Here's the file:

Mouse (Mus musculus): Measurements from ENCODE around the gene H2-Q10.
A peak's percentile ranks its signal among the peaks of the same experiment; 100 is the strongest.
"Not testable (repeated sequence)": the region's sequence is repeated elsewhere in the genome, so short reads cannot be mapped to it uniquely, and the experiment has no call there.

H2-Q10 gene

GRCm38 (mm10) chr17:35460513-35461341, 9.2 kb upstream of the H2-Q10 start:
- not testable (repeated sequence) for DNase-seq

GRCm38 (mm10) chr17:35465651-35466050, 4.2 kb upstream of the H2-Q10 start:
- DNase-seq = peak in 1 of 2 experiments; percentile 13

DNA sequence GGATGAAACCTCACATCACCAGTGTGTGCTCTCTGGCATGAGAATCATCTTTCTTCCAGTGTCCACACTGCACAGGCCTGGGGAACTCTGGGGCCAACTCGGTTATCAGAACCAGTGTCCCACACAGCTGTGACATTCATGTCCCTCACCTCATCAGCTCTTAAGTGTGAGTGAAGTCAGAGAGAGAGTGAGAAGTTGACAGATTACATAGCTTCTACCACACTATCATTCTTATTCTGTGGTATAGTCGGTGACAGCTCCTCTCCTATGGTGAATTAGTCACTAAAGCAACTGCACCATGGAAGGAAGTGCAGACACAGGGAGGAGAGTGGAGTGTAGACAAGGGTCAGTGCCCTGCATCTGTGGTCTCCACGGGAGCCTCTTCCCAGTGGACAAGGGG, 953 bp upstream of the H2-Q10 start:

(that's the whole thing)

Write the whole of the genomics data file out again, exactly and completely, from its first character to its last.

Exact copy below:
Mouse (Mus musculus): Measurements from ENCODE around the gene H2-Q10.
A peak's percentile ranks its signal among the peaks of the same experiment; 100 is the strongest.
"Not testable (repeated sequence)": the region's sequence is repeated elsewhere in the genome, so short reads cannot be mapped to it uniquely, and the experiment has no call there.

H2-Q10 gene

GRCm38 (mm10) chr17:35460513-35461341, 9.2 kb upstream of the H2-Q10 start:
- not testable (repeated sequence) for DNase-seq

GRCm38 (mm10) chr17:35465651-35466050, 4.2 kb upstream of the H2-Q10 start:
- DNase-seq = peak in 1 of 2 experiments; percentile 13

DNA sequence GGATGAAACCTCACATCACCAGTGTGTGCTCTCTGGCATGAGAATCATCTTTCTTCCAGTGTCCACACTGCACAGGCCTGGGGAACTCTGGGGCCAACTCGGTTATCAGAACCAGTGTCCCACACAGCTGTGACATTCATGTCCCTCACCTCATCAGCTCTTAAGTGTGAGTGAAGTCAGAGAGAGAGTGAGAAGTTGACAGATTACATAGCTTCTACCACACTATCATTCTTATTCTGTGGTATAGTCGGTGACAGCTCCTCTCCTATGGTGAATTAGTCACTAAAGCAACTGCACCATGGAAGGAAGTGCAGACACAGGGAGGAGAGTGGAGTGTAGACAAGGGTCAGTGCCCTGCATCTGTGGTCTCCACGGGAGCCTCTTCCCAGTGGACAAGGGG, 953 bp upstream of the H2-Q10 start: